© 2021 All rights reserved. Dr Ingela K Naumann | The University of Edinburgh
Based on our own and international research and policy learning, we support an integrated childcare system for all children aged 0-12. This system should be able to cater both to children’s developmental, social and educational needs as well as to parents’ needs to reconcile work and family life. A system like this is fit for the 21st century and can meet key social investment goals.
This consists of:
- Access to both early childhood education and care/early learning and childcare (ECEC) and Out of School Care (OSC) needs to be available to all age groups of children, from 0 to 12 years of age (at least). It also needs to be coordinated with other leave and care policies so that there are no gaps between parental leave entitlements, ECEC entitlements, school times and out of school care.
- ECEC/OSC needs to be available universally, to all children. This includes quantity (there need to be enough spaces available) and affordability; but it also includes logistical coordination: rigid opening times, geographical distance, lack of transport and similar can create barriers for parents to access ECEC/OSC for their children.
- Quality of ECEC/OSC needs to be universally high and responsive to all children’s needs. Quality in turn includes a holistic approach to the child and the child’s development in its emotional, social, physical, creative and cognitive aspects. Quality is conditional upon fair working conditions and attractive career pathways for childcare professionals and practitioners.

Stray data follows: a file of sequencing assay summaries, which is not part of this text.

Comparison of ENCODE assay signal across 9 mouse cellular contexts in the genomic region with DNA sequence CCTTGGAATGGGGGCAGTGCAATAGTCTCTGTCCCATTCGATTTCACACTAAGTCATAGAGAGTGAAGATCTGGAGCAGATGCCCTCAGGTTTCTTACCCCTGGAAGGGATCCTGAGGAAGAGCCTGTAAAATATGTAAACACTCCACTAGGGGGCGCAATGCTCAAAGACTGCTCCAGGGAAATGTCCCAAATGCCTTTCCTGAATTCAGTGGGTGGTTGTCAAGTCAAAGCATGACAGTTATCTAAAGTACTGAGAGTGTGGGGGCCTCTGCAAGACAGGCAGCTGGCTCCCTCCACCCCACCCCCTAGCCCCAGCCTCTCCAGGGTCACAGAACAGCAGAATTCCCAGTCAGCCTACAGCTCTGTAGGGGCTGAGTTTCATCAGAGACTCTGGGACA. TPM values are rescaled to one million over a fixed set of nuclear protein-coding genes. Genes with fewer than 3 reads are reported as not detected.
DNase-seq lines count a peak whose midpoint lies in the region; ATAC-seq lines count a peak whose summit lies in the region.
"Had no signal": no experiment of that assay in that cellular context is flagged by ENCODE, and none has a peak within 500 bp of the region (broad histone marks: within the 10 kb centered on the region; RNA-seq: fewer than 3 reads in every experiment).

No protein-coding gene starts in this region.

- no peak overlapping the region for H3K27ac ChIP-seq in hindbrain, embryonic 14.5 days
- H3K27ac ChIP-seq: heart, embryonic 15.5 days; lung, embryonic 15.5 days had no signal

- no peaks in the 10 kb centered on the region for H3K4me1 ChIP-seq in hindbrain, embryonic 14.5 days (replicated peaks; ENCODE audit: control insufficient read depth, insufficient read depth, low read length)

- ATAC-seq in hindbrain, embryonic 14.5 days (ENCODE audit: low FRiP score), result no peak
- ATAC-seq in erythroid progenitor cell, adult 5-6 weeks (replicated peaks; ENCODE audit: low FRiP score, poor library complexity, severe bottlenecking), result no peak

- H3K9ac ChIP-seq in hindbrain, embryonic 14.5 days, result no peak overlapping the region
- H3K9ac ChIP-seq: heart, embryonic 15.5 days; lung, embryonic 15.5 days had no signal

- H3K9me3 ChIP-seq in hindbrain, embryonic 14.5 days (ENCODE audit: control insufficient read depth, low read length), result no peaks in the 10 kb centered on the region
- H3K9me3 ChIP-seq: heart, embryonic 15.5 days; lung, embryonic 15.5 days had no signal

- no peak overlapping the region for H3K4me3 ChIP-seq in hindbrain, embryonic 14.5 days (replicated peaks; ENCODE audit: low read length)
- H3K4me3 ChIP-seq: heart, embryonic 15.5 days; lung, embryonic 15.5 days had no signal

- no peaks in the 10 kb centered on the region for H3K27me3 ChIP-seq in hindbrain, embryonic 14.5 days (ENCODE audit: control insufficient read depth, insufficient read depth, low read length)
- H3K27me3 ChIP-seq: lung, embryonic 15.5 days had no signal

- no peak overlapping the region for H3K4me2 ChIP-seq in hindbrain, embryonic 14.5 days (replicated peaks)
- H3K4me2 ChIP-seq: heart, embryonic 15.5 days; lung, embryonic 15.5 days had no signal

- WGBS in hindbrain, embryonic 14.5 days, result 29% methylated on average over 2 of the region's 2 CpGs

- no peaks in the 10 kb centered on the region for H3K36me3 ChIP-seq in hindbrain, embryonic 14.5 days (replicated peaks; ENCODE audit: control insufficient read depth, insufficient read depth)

- ECEC/OSC needs to be flexible and responsive to labour market structures and demands; including catering for asocial and irregular working hours of parents;
- ECEC/OSC needs to be planned and designed in more long-term view as part of the economic infrastructure of today’s society to meet social investment goals.
When these conditions are not met the investment in ECEC/OSC systems can lead to contrary effects of widening the gap rather than creating equal opportunities due to higher access barriers for more vulnerable children. Inadequate childcare systems also perpetuate gender inequalities and stymie future aspirations of girls and boys.
ECEC/OSC in and by itself cannot solve the pressing challenges of modern societies and welfare states:
- Labour market policy needs to be responsive to family and caring needs, e.g. (sufficiently paid) parental leave; flexible working hours; care leaves or sabbaticals.
- Financial support of families and other policy areas such as housing, health care, public transport remain important.